3 min read

No, This Isn't a Dating App – So What Is it?

It's a dating app, right? 

Wait, wait, wait. Let me see if I’ve got this right.


You mean to tell me that you’re developing an experience that pairs two people in the dark to mitigate their biases...


Ask them deep, vulnerability-inducing questions...

Uh huh.

Questions that make people safe, intimate, borderline erotic...

Well, I don't think I would say ‘erotic’ –

And you’re not trying to make this for dating???

Look, I get it. There is a world where Multitudes would absolutely make sense as a dating app – especially with most (if not all) dating apps currently sucking the life out of so many users.

I get that that’s where the money’s to be made. The need to find a mate is just one that’s not going away any time soon, so the market’s always going to be there.

Plus, I have a theory that the best dating app would never call itself a dating app, what with expectancy effects coming into play. And it would finally restore the dramatic tension of guessing whether someone actually liked you –

All right, okay, fine. You don’t wanna follow where the obvious market opportunity is. So what problem are you ACTUALLY solving?

Great question. And it’s a question that’s come up in several of my one-on-ones with other On Deck Fellows this week. How do I communicate – and even measure – what impact this whole experience is creating? It’s not enough to have this as a good experience that people try once, talk about it with their friends for a few minutes, and move on in their lives. That’s not a model for a business; it’s a model for an art exhibition.

So what’s that sticky problem that I’m addressing that will keep people coming back to using Multitudes?

By creating a foundation of trust, play, and connection for a newly formed community.

Waiiiiiit - what?

Allow me to explain.

A context that I already envision Multitudes being valuable is for communities that are in those formative stages, where folks are all mostly strangers to one another and seeking connection.

Instead of having yet another Zoom call where everyone introduces themselves, regurgitating their bios to hundreds of people in breakout rooms while attempting to absorb theirs (simultaneously making calculations as to whether you’re drawn to a person from the way they curate themselves), what if everyone in the community had 20 Multitudes calls (over the course of a few weeks) in which they co-wrote fantastical stories, role played being mythical creatures, hummed sweet melodies, debated the questionable virtues of time travel, among other things?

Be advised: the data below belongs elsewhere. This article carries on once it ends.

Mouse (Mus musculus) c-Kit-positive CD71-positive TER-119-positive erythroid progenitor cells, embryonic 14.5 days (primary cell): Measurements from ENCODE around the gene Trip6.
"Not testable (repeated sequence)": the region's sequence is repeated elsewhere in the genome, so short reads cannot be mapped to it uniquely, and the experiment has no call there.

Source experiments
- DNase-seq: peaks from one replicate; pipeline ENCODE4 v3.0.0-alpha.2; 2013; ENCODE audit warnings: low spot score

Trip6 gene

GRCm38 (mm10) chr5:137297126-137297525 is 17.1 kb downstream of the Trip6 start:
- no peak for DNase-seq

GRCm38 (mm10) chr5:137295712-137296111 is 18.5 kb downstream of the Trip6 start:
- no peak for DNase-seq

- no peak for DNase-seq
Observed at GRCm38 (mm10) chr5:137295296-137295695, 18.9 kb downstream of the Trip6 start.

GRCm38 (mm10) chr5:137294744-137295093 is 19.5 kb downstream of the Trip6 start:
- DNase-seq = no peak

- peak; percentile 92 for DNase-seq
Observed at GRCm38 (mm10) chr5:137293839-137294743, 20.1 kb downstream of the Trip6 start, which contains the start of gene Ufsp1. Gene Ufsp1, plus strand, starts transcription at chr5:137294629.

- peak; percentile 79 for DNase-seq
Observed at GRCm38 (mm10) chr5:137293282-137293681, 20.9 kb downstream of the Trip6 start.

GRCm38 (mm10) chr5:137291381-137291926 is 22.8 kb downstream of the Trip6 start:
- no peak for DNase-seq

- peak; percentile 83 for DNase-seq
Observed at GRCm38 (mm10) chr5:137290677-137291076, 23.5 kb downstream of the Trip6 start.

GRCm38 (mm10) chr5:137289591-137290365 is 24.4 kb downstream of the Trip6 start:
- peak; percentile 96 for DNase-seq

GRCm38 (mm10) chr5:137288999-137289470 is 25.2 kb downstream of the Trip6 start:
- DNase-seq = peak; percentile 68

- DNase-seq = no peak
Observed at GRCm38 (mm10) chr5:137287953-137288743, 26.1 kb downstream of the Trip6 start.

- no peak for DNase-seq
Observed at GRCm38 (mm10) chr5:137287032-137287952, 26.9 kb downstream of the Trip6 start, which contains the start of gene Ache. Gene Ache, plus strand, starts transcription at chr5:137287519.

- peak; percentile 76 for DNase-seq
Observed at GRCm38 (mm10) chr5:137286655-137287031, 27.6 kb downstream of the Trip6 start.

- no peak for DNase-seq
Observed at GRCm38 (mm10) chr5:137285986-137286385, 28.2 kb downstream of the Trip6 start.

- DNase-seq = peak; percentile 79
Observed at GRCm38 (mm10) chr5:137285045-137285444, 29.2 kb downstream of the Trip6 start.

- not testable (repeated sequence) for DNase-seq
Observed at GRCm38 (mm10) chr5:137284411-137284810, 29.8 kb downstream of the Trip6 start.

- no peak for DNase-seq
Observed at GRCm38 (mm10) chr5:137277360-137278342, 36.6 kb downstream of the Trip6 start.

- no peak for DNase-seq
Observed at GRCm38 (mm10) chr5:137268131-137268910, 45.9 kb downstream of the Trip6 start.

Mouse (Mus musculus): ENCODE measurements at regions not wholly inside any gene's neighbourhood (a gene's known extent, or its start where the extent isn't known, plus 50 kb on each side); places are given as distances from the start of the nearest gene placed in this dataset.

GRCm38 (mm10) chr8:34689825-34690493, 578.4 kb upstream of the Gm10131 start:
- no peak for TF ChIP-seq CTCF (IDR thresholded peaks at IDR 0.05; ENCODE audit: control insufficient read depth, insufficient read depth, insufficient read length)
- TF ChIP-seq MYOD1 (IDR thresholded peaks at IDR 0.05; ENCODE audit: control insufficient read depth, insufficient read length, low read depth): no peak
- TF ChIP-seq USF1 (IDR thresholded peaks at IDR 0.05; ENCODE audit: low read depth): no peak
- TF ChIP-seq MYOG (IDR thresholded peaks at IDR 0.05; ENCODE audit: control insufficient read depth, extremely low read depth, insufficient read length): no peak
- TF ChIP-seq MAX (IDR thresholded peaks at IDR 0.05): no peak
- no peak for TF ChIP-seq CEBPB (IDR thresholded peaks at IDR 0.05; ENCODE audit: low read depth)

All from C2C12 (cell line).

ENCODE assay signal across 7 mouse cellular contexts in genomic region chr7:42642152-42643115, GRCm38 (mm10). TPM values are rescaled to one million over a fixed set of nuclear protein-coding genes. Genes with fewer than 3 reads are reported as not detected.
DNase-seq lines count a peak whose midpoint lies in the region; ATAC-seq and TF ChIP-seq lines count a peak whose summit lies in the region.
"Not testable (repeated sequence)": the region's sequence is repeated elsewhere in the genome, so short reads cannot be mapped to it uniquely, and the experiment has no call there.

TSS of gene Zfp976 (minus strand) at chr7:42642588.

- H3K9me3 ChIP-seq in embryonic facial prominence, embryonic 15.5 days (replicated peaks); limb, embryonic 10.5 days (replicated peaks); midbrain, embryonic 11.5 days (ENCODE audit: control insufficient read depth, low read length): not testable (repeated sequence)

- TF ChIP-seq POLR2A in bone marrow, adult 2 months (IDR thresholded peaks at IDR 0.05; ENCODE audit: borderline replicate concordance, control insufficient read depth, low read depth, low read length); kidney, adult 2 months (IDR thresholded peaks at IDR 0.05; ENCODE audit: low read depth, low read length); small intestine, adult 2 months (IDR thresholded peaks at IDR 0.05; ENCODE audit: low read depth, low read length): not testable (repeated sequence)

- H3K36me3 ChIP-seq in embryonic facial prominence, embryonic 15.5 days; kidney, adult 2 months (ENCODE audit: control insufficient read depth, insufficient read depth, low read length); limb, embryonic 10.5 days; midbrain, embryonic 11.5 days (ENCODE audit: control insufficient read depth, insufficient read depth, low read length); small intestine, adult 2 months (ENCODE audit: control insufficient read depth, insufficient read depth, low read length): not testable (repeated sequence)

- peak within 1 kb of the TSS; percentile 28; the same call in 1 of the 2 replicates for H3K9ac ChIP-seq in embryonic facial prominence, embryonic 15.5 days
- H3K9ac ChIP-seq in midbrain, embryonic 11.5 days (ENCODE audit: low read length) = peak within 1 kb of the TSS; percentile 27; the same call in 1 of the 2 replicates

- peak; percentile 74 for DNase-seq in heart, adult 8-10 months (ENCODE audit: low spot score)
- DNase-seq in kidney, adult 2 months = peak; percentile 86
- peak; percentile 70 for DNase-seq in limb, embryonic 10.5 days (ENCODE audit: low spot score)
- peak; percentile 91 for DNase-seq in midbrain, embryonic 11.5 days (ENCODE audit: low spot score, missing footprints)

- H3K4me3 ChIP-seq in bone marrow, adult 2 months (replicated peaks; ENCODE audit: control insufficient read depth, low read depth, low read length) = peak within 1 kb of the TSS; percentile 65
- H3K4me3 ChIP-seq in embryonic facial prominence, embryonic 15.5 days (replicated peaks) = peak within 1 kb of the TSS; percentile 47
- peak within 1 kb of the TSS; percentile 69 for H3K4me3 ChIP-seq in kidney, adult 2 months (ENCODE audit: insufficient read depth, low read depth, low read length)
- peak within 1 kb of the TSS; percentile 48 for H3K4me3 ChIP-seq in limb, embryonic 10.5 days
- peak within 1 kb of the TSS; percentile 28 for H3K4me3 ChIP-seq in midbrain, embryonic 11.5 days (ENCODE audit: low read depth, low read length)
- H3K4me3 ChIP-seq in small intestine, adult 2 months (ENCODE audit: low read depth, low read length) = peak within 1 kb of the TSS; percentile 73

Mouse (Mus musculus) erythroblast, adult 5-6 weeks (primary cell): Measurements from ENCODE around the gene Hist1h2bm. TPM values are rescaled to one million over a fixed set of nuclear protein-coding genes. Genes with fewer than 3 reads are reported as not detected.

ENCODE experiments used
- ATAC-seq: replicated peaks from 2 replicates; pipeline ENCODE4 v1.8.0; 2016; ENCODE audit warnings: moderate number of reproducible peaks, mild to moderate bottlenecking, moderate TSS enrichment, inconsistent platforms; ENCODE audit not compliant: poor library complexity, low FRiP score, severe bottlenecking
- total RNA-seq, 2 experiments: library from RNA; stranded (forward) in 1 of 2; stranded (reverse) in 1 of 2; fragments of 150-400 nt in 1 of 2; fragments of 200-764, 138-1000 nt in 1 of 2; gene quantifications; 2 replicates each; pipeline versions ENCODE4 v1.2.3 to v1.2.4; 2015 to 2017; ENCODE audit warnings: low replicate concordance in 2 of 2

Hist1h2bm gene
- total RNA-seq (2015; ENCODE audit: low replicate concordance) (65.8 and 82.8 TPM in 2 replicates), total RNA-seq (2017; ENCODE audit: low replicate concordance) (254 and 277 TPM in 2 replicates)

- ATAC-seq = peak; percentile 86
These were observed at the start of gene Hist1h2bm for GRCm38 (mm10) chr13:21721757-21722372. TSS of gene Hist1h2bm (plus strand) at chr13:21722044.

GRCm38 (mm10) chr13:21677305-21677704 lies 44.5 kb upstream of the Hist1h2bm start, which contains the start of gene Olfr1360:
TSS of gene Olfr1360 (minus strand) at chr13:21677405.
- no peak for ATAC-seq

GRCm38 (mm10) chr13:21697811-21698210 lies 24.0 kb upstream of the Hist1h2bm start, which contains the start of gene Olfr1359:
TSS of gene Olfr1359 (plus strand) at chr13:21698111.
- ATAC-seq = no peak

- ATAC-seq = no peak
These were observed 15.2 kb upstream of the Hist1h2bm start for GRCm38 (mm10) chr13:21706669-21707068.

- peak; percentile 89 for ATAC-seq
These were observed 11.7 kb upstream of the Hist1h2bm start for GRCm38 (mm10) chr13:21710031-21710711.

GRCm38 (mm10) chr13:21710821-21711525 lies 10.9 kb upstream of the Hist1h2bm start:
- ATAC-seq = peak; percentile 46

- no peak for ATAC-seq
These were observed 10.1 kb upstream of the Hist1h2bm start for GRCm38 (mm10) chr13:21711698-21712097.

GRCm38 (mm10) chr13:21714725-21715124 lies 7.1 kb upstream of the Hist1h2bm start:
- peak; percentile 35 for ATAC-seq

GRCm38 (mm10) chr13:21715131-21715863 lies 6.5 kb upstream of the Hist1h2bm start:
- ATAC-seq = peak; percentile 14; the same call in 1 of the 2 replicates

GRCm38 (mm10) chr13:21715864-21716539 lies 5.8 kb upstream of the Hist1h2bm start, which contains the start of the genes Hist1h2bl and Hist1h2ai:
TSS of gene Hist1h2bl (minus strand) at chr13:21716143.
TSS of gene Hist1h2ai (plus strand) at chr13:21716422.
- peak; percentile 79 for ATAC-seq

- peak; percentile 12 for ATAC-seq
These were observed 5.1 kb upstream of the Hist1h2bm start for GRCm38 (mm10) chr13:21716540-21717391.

My hypothesis: It would measurably increase the openness, kinship, and creativity with which a community engaged with each other.

There is so much risk in those early stages of community development of people just retreating into their echo chambers, taking refuge in what’s familiar and keeping conversations surface level and never truly meaningful. Creating an experience where people can feel psychologically safe to be themselves with one another early on – regardless of who that person is – is essential. And it would pay dividends in the way of creating stronger relationships grounded in real, human-to-human connection.

And how exactly can you prove that?

Well, I’m now exploring the possibility of identifying a specific community to test this out at scale. I’m still contemplating what metrics I would apply – # of connections made, psychological self-assessments, among others – but the intent would be to track and measure the overall impact of Multitudes as a sort of community building intervention. (If you have some ideas of what communities would make sense – your book club, neighborhood, or even team – I’d be down chat with you!)

I'm starting to think that Multitudes isn’t a tool for consumers – it’s for community builders.

In this episode of Live from the Multiverse, we have two conversations for you.In the first, Nathan and Casey (voices modulated) sing each other nostalgic tunes, explore a world where bananas are illegal and talk about their fashion disasters.In the second, Andrew and Audrea share the ways in which they were stretched through their travels, how they handle their insecurities, when they felt alive, and why they are worth knowing. At the end, they came up with an elaborate story on human-eating aliens going into filmmaking!